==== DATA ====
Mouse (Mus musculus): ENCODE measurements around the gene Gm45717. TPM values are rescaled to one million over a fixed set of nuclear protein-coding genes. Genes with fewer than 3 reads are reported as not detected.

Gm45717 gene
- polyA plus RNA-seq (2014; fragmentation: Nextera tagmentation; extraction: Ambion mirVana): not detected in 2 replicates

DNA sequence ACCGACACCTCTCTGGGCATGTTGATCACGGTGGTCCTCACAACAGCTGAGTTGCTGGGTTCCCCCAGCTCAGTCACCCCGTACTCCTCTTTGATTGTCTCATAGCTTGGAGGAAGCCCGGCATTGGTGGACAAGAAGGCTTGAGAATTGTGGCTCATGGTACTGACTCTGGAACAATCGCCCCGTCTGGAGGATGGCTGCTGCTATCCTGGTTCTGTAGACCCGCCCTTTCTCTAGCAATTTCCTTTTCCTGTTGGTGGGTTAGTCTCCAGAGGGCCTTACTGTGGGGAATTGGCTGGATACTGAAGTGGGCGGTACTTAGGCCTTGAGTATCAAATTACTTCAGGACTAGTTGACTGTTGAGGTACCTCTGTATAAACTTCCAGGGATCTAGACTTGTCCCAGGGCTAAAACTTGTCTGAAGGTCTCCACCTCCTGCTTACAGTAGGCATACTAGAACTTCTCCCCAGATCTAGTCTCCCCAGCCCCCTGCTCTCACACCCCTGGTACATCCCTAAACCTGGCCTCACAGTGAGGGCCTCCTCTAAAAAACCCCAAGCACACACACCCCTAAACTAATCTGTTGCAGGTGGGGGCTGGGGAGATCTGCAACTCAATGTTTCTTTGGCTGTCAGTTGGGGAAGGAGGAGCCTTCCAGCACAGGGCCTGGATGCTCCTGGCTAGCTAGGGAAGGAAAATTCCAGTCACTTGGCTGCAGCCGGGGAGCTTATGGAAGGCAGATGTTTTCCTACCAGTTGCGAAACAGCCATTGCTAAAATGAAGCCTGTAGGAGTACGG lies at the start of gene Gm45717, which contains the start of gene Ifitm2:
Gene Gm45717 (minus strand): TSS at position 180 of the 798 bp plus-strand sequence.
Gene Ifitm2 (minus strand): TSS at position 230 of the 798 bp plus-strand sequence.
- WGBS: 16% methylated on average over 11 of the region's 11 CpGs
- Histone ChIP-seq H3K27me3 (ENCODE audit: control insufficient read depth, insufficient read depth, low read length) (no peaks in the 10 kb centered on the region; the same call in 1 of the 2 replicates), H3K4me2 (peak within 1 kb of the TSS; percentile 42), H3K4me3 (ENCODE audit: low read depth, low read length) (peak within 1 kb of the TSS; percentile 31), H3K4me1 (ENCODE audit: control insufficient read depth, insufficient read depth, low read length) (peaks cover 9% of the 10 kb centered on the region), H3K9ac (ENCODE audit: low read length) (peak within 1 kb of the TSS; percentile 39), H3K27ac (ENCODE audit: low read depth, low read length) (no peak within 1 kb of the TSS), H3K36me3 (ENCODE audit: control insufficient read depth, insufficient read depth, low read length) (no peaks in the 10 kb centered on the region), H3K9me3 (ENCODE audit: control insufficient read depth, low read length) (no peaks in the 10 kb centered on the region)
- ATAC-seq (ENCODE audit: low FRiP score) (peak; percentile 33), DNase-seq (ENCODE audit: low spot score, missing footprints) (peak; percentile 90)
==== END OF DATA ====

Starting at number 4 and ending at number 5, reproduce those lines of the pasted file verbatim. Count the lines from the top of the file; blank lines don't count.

DNA sequence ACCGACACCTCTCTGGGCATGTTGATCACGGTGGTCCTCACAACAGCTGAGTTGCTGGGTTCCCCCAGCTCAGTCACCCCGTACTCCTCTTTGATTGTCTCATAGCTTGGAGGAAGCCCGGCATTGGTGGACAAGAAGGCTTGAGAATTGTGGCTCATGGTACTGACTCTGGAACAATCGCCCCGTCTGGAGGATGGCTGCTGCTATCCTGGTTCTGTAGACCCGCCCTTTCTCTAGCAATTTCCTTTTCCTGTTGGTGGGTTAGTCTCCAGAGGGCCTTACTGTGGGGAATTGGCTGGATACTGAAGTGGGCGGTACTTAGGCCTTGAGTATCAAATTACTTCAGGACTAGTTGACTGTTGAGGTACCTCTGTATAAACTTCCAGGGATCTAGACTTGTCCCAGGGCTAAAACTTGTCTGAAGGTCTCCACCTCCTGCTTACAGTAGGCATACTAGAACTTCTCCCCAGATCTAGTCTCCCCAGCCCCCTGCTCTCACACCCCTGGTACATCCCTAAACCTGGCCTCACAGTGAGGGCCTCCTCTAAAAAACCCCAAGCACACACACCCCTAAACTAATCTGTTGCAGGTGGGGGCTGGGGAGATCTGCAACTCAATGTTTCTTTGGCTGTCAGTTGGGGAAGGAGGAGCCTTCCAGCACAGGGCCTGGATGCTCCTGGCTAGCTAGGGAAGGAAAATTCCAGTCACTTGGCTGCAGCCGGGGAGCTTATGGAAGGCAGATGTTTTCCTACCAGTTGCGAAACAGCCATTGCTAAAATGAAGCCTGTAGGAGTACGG lies at the start of gene Gm45717, which contains the start of gene Ifitm2:
Gene Gm45717 (minus strand): TSS at position 180 of the 798 bp plus-strand sequence.